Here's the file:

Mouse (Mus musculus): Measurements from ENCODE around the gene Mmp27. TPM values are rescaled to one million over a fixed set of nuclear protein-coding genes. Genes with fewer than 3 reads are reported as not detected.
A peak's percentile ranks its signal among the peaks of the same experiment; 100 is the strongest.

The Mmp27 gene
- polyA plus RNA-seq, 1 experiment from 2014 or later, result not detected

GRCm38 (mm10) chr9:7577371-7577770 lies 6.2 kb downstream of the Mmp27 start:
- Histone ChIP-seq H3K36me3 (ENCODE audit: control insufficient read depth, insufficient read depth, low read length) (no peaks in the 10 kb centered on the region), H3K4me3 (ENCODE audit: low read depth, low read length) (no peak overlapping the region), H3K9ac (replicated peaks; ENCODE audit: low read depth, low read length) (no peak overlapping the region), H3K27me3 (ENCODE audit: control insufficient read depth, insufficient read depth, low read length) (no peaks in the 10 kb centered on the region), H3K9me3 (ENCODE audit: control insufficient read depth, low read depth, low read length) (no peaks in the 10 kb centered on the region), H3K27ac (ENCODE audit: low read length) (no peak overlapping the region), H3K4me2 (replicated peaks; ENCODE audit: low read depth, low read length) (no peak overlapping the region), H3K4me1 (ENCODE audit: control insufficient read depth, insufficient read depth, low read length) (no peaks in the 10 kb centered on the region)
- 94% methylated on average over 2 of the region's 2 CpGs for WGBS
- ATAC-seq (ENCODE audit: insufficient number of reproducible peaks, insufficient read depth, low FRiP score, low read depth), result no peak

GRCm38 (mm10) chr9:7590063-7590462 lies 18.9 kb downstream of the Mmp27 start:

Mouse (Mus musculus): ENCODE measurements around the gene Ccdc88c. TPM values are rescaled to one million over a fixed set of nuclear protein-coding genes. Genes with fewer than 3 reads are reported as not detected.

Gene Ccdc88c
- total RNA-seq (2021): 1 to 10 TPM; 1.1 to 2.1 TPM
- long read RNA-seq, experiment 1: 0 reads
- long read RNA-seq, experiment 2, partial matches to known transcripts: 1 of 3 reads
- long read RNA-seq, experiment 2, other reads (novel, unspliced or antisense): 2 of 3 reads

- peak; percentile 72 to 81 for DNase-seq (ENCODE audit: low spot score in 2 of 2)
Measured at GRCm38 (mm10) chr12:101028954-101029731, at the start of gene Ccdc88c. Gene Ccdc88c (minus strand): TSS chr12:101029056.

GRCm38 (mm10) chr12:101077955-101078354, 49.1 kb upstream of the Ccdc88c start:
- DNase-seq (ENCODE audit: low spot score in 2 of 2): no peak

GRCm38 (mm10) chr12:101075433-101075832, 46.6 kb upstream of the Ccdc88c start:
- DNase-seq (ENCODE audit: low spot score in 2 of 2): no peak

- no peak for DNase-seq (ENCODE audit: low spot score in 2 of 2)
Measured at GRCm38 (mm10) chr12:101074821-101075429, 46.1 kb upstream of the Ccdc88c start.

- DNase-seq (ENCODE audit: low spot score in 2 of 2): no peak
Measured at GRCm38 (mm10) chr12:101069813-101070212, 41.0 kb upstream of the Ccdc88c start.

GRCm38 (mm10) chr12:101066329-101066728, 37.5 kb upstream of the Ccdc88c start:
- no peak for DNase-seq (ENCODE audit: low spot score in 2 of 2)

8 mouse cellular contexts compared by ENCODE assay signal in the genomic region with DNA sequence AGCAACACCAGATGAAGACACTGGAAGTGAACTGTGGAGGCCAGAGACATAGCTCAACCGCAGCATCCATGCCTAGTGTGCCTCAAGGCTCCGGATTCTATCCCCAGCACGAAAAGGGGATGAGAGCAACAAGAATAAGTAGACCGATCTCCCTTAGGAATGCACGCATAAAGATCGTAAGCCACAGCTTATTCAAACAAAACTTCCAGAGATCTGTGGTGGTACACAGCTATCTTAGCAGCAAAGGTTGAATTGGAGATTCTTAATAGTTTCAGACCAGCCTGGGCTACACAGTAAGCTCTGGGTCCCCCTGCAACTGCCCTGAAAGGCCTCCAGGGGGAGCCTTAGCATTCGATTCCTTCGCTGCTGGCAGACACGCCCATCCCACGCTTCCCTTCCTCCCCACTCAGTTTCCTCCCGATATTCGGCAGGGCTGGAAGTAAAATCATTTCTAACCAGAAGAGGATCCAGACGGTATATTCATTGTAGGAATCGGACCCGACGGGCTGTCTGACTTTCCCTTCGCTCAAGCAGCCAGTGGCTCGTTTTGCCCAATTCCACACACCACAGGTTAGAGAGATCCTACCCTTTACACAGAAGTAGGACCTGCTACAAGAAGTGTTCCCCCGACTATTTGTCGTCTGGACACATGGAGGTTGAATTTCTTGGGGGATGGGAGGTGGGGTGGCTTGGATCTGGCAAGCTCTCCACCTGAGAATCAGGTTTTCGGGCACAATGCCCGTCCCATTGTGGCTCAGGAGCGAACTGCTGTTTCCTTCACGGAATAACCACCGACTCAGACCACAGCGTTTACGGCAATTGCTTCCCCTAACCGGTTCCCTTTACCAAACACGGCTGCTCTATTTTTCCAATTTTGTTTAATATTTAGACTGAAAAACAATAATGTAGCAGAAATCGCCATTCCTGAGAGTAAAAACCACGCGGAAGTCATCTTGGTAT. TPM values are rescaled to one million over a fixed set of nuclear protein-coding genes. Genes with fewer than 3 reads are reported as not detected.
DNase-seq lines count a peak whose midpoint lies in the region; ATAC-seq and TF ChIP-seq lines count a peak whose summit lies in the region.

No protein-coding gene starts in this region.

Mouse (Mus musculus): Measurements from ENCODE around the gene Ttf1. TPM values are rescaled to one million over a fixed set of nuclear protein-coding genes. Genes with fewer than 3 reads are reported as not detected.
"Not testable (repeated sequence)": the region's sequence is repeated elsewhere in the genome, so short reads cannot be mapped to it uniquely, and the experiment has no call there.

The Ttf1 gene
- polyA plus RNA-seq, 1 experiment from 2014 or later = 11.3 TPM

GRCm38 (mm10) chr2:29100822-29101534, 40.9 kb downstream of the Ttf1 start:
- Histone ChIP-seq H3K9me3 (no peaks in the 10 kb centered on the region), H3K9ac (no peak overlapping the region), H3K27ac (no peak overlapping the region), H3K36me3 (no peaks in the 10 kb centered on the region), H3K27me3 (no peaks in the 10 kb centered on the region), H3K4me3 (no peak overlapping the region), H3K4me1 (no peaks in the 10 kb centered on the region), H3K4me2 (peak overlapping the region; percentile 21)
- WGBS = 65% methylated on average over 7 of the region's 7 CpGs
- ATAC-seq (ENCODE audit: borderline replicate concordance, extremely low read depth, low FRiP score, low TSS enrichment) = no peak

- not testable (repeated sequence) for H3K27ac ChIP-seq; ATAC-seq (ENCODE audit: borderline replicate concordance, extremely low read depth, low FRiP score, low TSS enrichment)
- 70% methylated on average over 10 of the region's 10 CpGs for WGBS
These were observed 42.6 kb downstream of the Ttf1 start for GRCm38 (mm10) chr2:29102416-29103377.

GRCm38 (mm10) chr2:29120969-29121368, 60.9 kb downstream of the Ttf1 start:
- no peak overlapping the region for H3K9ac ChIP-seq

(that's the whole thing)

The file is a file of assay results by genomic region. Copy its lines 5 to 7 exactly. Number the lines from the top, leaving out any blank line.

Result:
GRCm38 (mm10) chr9:7577371-7577770 lies 6.2 kb downstream of the Mmp27 start:
- Histone ChIP-seq H3K36me3 (ENCODE audit: control insufficient read depth, insufficient read depth, low read length) (no peaks in the 10 kb centered on the region), H3K4me3 (ENCODE audit: low read depth, low read length) (no peak overlapping the region), H3K9ac (replicated peaks; ENCODE audit: low read depth, low read length) (no peak overlapping the region), H3K27me3 (ENCODE audit: control insufficient read depth, insufficient read depth, low read length) (no peaks in the 10 kb centered on the region), H3K9me3 (ENCODE audit: control insufficient read depth, low read depth, low read length) (no peaks in the 10 kb centered on the region), H3K27ac (ENCODE audit: low read length) (no peak overlapping the region), H3K4me2 (replicated peaks; ENCODE audit: low read depth, low read length) (no peak overlapping the region), H3K4me1 (ENCODE audit: control insufficient read depth, insufficient read depth, low read length) (no peaks in the 10 kb centered on the region)
- 94% methylated on average over 2 of the region's 2 CpGs for WGBS